You may have caught this Budweiser ad during the Super Bowl. Dame Helen Mirren sits before a burger, is served a Bud (not bloody likely), and counsels, in strong language, against driving drunk. Anyone who does so, she avers, is a “shortsighted, utterly useless, oxygen-wasting human form of pollution.” Then, at about the 41-second mark, she says, “Don’t be a pillock.”

My guess is that somewhere north of 99 percent of the people who saw the spot had no idea what a pillock is — though they coul…

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Oh, Commas

As the self-appointed watcher of commas, known to some (OK, known to myself) as The Comma Maven, I naturally was concerned when I saw the provisional title of my friend Craig Pittman’s forthcoming book about the weirdness of Florida. The book grew out of the tweets that Pittman (a reporter for the Tampa Bay Times) has been putting out for some time, like this:

 

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And this:

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(Craig is not connected with the person or persons who send out tweets like the following under the handle @_FloridaMan:

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Aussie Aussie Aussie! Oi Oi Oi!

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The tiddly oggie is actually of English origin, but it typifies the Australian penchant for diminutives and abbreviations.

I’ve been in Australia for two weeks now, and all I can say is the people here must be extremely busy. Why else would they feel obliged to abbreviate so incredibly many words? I started to write down examples shortly after I arrived, and already my notebook is almost full.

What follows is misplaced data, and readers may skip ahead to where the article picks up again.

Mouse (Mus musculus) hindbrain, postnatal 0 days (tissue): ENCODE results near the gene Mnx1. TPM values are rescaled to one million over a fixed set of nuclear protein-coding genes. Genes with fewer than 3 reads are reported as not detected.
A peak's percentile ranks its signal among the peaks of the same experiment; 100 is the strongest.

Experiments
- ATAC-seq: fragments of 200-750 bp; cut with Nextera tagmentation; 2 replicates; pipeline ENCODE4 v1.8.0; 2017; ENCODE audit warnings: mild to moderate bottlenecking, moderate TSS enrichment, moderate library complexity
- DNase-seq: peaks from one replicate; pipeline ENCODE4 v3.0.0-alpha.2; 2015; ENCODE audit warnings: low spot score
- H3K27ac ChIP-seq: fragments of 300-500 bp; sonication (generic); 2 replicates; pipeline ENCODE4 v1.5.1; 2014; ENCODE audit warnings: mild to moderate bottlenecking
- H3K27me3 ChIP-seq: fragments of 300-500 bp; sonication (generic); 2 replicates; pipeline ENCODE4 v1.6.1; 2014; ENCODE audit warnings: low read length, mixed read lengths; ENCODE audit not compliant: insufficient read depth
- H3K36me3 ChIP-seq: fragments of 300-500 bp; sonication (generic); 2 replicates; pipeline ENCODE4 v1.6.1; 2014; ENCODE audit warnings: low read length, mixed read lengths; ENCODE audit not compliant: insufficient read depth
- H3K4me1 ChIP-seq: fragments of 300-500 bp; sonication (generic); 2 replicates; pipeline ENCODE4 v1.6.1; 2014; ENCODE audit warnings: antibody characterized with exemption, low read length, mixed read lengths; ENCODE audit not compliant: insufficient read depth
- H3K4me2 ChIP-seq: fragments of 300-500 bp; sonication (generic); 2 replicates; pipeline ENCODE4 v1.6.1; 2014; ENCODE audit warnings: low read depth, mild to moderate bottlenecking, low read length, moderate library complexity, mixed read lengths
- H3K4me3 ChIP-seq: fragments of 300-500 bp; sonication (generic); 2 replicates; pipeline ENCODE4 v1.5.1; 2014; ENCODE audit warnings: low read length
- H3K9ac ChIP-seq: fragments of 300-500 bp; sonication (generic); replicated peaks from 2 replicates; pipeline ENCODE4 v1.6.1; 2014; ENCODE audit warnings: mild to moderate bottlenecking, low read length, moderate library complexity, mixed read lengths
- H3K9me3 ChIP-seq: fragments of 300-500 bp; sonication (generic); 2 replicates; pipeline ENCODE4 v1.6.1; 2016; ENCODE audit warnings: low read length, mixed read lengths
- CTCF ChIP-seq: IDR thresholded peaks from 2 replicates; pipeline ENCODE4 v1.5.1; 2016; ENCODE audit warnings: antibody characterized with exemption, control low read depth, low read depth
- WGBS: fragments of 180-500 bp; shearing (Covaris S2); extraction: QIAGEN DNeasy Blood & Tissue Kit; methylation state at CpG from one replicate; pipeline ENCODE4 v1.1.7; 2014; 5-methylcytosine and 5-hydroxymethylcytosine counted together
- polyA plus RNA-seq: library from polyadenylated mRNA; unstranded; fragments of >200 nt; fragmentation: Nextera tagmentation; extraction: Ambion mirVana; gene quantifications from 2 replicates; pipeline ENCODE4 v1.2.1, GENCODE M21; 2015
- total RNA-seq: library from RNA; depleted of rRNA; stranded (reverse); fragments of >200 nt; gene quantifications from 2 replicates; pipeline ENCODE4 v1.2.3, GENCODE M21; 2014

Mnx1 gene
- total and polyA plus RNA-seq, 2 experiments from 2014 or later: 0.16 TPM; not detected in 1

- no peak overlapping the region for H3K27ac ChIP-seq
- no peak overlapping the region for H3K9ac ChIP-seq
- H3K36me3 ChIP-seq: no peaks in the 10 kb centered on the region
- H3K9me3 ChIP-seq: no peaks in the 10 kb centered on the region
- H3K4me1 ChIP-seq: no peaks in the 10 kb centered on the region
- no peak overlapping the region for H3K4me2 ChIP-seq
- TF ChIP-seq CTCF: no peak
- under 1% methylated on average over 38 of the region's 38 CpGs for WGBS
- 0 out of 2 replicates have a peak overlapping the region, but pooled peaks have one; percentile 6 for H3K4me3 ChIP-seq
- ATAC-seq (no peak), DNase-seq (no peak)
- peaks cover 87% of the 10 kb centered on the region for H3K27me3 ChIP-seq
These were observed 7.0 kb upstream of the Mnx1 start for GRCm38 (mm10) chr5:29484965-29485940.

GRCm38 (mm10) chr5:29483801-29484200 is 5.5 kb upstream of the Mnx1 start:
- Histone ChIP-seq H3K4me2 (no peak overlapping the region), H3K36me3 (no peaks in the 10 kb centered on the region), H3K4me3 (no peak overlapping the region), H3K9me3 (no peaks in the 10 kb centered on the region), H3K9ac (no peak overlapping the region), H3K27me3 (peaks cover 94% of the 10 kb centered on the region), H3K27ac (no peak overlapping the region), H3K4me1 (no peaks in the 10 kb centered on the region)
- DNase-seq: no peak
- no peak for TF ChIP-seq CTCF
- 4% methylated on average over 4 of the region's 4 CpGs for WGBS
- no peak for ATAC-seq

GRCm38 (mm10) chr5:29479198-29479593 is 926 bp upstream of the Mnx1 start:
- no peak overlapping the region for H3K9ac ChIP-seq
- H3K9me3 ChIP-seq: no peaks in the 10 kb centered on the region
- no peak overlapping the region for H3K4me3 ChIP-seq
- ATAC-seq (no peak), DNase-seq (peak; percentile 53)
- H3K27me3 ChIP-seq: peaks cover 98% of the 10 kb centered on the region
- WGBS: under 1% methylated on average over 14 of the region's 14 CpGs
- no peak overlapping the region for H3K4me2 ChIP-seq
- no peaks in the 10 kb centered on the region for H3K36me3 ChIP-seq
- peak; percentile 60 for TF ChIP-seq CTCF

A lot of the abbreviations are diminutives: Tasmania is Tassie, mosquitoes are mossies, politicians are…

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‘Hey’ Now

Hey, if you don’t mind, listen to the first 20 seconds or so of this conversation between National Public Radio’s Ari Shapiro and Gene Demby:

If you didn’t care to listen, or experienced technical difficulties, here’s the exchange in which I’m interested:

Shapiro: Hey Gene.

Demby: Hey Ari.

hank-kingsley

Hank Kingsley of “The Larry Sanders Show”: “Hey now!”

Ari and Gene are partaking of a meaning for hey that’s not recognized by the Oxford English Dictionary. The OED defines the word as “A call to attract att…

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Digital ‘DARE’ Update: Half-Price Holiday Special

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Illustration by Ellen Winkler for The Chronicle

OK, word lovers. Here’s the perfect gift for yourself, or any other logophile: A whole year of the complete online Dictionary of American Regional English at your fingertips for only $47.50, half the usual subscription price.

Yes, for that price you can leave the six monumental volumes of DARE reposing majestically on your shelf and access their contents with a few keyboard commands. And there’s much more in the interactive digital version. For a s…